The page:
Pin the two panels together.

Working as close to the raw edges as possible, tack the overlap together to secure and create one piece. It will be easier to work with one piece instead of two later when you stitch front to back.

Place a pin at the exact centre point of each button hole. Make a mark on the opposite panel at this pin point. These points are where you should sew on the buttons.

 

 

Rectangle cushion

 

 

The rectangle cushion is constructed in the same manner as the square cushion, but the first hem (made on the square piece) is a 25mm double-turn hem rather than 40mm. The hem on the opposite piece is still a 12mm double-turn hem.

And, we marked our three button holes from the top edge as follows: the first one at 80mm, the second one at 166mm, and the third one at 260mm.

 

Make and add the piping

 

 

Stitch together your 50mm strips to create the length indicated above (3 metres for the 60cm x 60cm cushion, 2,5 metres for the 50cm x 50cm cushion, 2,3 metres for the 30cm x 50cm cushion).

Wrap the fabric around the cord.

Pin close to the cording to hold it in place.

 

 

 

 

 

 

Using a zipper foot or regular foot, sew close to the cording to create your fabric covered piping.

 

 

 

 

 

 

 

 

Find your cushion front piece.

Starting in the middle of one side, pin piping to the right side of the front piece, aligning the raw edges of the piping with the raw edge of the front.

 

 

 


Clip the cording at the corners to allow it to curve around the corners nicely.

Start stitching at 12mm from the raw end of the piping (for a clean finish). Stitch all the way around. When you are about 25mm from the starting point, stop and lock your stitch.

Remove the project from the machine and lay the piping aginst the fabric so it is flat and smooth. Cut away the excess fabric and piping leaving about a 20mm tail.

 

With a seam ripper, peel back the fabric to expose the cording underneath.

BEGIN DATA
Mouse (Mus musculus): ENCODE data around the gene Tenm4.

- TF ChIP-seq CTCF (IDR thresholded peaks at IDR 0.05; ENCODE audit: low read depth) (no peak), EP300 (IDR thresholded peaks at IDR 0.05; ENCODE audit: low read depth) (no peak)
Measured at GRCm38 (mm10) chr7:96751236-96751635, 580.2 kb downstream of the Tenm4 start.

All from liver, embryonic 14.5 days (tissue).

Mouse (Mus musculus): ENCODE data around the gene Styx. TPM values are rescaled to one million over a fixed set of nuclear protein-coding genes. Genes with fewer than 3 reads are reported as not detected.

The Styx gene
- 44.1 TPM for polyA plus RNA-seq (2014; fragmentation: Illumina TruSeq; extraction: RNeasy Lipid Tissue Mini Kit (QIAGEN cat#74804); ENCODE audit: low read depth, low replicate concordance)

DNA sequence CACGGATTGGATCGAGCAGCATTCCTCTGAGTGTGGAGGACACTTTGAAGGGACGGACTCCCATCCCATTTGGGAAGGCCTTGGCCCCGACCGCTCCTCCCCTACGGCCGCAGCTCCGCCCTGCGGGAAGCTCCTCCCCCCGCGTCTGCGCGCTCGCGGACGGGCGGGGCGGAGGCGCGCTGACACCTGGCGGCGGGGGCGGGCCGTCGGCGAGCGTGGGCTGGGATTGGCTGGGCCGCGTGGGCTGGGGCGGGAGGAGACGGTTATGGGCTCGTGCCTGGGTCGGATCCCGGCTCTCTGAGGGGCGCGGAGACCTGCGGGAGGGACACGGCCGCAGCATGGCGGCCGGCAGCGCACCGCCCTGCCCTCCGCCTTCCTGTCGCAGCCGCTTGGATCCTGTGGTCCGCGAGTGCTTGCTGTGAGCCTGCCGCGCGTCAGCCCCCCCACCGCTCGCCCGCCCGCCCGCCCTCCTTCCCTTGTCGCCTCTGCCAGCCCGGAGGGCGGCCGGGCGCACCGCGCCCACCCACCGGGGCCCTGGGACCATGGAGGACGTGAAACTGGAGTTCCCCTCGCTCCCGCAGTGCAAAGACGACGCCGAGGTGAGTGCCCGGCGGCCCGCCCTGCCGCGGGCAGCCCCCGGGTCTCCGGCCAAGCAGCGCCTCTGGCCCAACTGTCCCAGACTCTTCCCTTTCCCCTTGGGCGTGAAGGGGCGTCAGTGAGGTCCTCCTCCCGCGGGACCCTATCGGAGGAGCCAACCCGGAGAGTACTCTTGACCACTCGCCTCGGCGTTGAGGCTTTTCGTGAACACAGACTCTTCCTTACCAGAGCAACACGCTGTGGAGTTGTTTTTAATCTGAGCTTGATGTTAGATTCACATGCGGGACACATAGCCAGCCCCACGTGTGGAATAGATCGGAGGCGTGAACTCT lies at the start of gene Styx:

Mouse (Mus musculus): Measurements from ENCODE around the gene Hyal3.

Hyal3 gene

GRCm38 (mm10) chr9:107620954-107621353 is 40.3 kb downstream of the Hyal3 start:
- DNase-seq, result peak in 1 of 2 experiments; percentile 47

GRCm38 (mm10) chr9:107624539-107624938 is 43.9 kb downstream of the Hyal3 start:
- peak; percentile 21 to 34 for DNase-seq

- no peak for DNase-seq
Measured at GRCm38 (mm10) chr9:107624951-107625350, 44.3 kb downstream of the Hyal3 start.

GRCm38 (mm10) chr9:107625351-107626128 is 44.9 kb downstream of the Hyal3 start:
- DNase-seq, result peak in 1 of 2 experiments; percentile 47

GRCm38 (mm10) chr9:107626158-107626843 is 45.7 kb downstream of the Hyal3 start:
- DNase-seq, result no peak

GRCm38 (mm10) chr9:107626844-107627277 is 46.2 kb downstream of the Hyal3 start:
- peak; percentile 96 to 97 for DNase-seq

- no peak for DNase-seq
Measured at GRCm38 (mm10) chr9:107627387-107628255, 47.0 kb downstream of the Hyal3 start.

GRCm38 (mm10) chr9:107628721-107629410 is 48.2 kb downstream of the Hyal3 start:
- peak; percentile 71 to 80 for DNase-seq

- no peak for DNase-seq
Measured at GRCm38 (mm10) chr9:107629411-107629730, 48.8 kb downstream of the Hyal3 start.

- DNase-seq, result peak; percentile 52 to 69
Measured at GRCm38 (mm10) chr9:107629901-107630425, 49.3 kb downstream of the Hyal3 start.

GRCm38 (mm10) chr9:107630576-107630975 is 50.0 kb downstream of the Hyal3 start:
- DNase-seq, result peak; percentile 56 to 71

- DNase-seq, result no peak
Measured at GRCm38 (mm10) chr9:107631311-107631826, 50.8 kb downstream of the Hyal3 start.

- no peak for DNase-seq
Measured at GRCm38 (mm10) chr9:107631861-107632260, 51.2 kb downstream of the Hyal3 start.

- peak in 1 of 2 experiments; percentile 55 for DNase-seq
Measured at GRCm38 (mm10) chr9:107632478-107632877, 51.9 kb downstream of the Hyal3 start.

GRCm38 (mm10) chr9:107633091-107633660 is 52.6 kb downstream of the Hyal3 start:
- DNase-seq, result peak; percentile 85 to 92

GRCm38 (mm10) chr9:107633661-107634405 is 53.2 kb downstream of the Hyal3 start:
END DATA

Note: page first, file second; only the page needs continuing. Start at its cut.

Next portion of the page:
Trim end of cording tail to meet the end of the sewn-down cording. Fold under the end of the loose fabric to create a clean edge. Lift up that little bit of the start of the piping you left loose at the beginning, and wrap this folded end under and around, overlapping about 12mm.
Stitch in place, matching your seam line.

 

 

Assembling the layers to finish

 

Find front panel with the piping stitched in place and your back panel with the two pieces tacked together to act as one. Make sure the back panel is unbuttoned.

Place the finished front panel on your work surface right side facing up.

Place your finish back/button panel on top, right side facing down. Your piping is sandwiched in between the layers. Carefully align all the raw edges and pin in place.

 

Using your Zipper foot, stitch together all layers around all four sides with a 12mm seam allowance, which should be as close to the piping as possible.

Go slowly and make sure your layers stay flat.

When seam is complete, turn the cushion cover right side out through the back button opening. Push out the piping all around. Use a long, blunt-end tool, such as a knitting needle or chopstick, to smooth out the corners.

 

Insert your cushion form through the envelope opening and fluff it out into the corners.

Button the cushion closed.

 

 

Note: I found this tutorial on Sew 4 Home, which is a great website for ideas. Unfortunately most of the tutorials for projects are in Imperial measurements, but there are still some lovely ideas.